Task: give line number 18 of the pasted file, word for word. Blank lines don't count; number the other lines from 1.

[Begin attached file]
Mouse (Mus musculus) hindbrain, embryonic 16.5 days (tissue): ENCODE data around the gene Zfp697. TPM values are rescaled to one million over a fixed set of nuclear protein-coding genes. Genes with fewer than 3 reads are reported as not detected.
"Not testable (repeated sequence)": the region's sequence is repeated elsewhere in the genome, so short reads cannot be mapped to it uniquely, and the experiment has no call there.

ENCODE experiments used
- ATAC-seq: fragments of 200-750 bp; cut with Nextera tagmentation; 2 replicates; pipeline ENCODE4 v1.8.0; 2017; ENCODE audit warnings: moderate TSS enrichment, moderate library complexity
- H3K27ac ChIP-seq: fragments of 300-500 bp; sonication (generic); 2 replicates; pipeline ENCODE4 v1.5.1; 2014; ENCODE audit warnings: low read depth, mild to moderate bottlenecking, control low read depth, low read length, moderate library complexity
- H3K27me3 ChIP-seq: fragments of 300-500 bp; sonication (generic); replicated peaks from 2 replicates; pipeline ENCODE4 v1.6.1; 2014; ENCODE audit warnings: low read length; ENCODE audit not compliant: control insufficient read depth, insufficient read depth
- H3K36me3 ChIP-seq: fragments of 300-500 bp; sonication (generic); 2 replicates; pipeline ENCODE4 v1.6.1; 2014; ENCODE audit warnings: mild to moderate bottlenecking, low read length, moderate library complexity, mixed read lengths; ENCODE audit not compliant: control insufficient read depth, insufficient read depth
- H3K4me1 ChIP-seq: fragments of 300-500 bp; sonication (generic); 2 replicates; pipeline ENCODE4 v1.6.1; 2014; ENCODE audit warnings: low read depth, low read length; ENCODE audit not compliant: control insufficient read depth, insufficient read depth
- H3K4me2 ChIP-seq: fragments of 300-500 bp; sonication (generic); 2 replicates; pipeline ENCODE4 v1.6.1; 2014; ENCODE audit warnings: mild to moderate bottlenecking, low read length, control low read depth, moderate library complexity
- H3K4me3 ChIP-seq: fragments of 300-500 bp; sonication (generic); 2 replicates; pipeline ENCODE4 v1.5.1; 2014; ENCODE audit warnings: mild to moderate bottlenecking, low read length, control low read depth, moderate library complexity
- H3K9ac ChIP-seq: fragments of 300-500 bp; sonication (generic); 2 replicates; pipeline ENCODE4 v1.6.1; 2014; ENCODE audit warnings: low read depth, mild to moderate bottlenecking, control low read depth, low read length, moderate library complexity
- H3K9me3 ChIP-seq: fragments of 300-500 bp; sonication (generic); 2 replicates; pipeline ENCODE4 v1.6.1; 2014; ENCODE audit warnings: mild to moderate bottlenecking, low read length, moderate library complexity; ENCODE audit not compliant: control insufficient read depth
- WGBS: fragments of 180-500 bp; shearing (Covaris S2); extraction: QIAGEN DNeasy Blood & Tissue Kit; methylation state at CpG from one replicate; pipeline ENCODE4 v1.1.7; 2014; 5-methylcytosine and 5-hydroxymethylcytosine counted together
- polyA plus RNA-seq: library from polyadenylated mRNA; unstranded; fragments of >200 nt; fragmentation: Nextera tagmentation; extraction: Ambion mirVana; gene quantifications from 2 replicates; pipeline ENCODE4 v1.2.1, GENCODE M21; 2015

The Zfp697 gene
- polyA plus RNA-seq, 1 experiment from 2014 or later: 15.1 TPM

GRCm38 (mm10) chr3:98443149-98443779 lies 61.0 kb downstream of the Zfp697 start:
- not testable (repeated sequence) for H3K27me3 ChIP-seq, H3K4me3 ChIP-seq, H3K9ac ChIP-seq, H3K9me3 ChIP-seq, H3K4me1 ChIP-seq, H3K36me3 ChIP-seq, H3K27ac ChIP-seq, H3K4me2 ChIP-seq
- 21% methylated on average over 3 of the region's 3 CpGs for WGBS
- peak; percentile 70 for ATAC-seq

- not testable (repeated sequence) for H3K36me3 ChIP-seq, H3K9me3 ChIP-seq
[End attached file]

- not testable (repeated sequence) for H3K27me3 ChIP-seq, H3K4me3 ChIP-seq, H3K9ac ChIP-seq, H3K9me3 ChIP-seq, H3K4me1 ChIP-seq, H3K36me3 ChIP-seq, H3K27ac ChIP-seq, H3K4me2 ChIP-seq